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EU accession: A road to fast-track convergence?

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  • Uwe B�wer
  • Alessandro Turrini

Abstract

This paper investigates the accession-related economic boom in the countries which recently entered the European Union. The analysis tests whether, on top of the standard growth determinants, the period of EU accession made a significant difference to the growth performance of the New Member States (NMS). The paper finds that the period of EU accession is characterised by significantly larger growth rates of per-capita GDP, even after controlling for a wide range of economic and institutional factors. This effect is robust and particularly strong for countries with relatively low initial income levels, weak institutional quality and less advanced financial development, suggesting that EU accession has been speeding up the catching-up process and improved the institutions of the laggards among the NMS. The prospect of EU membership which has triggered large capital inflows seems to have fostered economic growth of those NMS with lower degrees of financial depth.

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Bibliographic Info

Paper provided by Directorate General Economic and Monetary Affairs (DG ECFIN), European Commission in its series European Economy - Economic Papers with number 393.

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Length: 27 pages
Date of creation: Dec 2009
Date of revision:
Handle: RePEc:euf:ecopap:0393

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Keywords: Economic growth; EU accession; new member states; convergence; B�wer; Turrini; European Economy. Economic Papers;

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References

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  1. Ansgar Belke & Ingo Bordon & Inna Melnykovska & Rainer Schweickert, 2009. "Prospective NATO or EU Membership and Institutional Change in Transition Countries," Ruhr Economic Papers 0131, Rheinisch-Westfälisches Institut für Wirtschaftsforschung, Ruhr-Universität Bochum, Universität Dortmund, Universität Duisburg-Essen.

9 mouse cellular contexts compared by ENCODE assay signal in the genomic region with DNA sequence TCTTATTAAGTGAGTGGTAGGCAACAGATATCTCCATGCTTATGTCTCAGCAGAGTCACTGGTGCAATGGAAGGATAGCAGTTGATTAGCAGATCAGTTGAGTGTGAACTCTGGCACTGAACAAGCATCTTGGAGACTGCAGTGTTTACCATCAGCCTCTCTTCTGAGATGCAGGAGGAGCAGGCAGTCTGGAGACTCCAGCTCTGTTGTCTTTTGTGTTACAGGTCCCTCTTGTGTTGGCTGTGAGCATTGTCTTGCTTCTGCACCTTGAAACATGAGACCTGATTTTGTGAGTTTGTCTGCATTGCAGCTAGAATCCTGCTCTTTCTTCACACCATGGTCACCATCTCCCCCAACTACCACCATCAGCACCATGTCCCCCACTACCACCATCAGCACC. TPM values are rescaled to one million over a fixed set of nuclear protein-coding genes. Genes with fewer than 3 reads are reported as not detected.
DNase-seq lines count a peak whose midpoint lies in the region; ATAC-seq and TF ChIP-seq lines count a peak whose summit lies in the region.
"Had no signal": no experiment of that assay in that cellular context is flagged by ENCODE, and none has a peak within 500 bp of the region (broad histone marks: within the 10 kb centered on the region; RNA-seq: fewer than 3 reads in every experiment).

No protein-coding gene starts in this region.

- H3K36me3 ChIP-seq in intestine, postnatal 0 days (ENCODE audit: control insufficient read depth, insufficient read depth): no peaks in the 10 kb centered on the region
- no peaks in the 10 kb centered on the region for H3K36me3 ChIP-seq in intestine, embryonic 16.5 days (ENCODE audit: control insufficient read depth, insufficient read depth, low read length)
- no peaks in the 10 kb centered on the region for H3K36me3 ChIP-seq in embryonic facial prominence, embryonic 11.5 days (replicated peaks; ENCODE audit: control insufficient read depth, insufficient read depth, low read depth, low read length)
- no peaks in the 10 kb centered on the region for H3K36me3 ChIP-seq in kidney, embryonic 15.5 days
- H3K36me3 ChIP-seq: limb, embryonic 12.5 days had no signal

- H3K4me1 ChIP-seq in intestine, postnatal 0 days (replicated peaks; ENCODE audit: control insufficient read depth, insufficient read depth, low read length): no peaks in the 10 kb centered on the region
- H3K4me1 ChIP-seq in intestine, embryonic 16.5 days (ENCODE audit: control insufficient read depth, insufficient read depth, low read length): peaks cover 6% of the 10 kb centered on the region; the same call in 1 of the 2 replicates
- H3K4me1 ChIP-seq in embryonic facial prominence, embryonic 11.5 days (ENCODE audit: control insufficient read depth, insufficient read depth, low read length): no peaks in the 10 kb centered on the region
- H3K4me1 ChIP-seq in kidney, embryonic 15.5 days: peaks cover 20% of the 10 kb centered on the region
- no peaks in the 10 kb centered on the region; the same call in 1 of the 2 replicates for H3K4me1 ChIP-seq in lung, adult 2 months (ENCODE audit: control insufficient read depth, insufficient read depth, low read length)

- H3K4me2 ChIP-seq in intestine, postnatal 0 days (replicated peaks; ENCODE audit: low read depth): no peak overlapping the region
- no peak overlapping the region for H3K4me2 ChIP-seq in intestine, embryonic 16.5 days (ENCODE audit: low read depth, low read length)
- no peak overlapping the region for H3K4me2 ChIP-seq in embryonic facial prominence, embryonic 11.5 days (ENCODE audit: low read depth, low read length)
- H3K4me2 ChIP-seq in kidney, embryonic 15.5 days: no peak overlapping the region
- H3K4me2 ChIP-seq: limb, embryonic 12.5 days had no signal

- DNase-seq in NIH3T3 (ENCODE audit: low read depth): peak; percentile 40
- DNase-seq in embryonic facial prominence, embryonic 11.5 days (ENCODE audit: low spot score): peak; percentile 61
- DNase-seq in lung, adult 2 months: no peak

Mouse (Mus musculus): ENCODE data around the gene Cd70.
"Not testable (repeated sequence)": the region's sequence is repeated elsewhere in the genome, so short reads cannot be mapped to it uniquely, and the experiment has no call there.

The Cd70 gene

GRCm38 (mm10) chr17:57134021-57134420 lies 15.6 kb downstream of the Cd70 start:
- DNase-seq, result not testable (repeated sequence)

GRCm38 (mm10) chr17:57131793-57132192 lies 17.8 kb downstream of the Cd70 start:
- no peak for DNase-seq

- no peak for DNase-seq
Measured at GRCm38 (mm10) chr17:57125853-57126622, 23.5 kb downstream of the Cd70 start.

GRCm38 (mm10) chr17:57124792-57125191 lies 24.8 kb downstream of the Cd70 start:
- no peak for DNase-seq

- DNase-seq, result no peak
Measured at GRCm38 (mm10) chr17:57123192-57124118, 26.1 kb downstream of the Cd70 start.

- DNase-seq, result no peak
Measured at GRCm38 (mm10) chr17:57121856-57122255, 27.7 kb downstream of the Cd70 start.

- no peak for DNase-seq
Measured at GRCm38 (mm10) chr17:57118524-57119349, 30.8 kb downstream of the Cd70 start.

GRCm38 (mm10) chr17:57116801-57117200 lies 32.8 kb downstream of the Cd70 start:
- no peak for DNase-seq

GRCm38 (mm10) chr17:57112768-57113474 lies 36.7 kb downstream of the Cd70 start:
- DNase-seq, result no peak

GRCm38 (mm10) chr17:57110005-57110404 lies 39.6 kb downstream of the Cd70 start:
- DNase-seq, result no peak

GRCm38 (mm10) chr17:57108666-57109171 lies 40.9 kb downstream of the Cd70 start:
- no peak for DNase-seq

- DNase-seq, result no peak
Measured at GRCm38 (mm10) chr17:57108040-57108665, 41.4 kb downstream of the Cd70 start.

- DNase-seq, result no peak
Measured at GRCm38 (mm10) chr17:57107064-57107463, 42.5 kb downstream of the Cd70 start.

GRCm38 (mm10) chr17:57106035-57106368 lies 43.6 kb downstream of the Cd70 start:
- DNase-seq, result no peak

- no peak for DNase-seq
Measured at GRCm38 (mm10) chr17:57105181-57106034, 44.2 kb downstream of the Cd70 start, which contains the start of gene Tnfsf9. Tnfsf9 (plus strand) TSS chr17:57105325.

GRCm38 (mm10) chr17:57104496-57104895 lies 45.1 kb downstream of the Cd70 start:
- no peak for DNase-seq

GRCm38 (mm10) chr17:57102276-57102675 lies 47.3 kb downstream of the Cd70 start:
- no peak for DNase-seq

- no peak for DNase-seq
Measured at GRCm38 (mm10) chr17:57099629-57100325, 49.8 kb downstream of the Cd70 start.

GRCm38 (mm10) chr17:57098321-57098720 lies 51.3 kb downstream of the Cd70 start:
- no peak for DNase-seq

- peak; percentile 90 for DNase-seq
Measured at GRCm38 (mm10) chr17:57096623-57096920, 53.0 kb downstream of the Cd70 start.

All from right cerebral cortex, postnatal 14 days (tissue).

2. Jesus Crespo Cuaresma & Maria Antoinette Dimitz & Doris Ritzberger-Grünwald, 2002. "Growth, Convergence and EU Membership," Working Papers 62, Oesterreichische Nationalbank (Austrian Central Bank).
  3. Robert J. Barro & Jong-Wha Lee, 2000. "International Data on Educational Attainment Updates and Implications," NBER Working Papers 7911, National Bureau of Economic Research, Inc.
  4. Garbis Iradian, 2007. "Rapid Growth in Transition Economies," IMF Working Papers 07/170, International Monetary Fund.
  5. Acemoglu, Daron & Johnson, Simon & Robinson, James A., 2005. "Institutions as a Fundamental Cause of Long-Run Growth," Handbook of Economic Growth, in: Philippe Aghion & Steven Durlauf (ed.), Handbook of Economic Growth, edition 1, volume 1, chapter 6, pages 385-472 Elsevier.
  6. Maria L. Di Tommaso & Martin Raiser & Melvyn Weeks, 2007. "Home Grown or Imported? Initial Conditions, External Anchors and the Determinants of Institutional Reform in the Transition Economies," Economic Journal, Royal Economic Society, vol. 117(520), pages 858-881, 04.
  7. Peter L. Rousseau & Paul Wachtel, 2011. "What Is Happening To The Impact Of Financial Deepening On Economic Growth?," Economic Inquiry, Western Economic Association International, vol. 49(1), pages 276-288, 01.
  8. Menzie D. Chinn & Eswar S. Prasad, 2000. "Medium-Term Determinants of Current Accounts in Industrial and Developing Countries: An Empirical Exploration," NBER Working Papers 7581, National Bureau of Economic Research, Inc.
  9. Jaewoo Lee & Jonathan David Ostry & Alessandro Prati & Luca Antonio Ricci & Gian-Maria Milesi-Ferretti, 2008. "Exchange Rate Assessments," IMF Occasional Papers 261, International Monetary Fund.
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Cited by:
  1. Kosta Josifidis & Radmila Dragutinović Mitrović & Olgica Ivančev, 2012. "Heterogeneity of Growth in the West Balkans and Emerging Europe: A Dynamic Panel Data Model Approach," Panoeconomicus, Savez ekonomista Vojvodine, Novi Sad, Serbia, vol. 59(2), pages 157-183, May.
  2. Julia Lendvai & Werner Roeger, 2010. "External deficits in the Baltics 1995 to 2007: Catching up or imbalances," European Economy - Economic Papers 398, Directorate General Economic and Monetary Affairs (DG ECFIN), European Commission.

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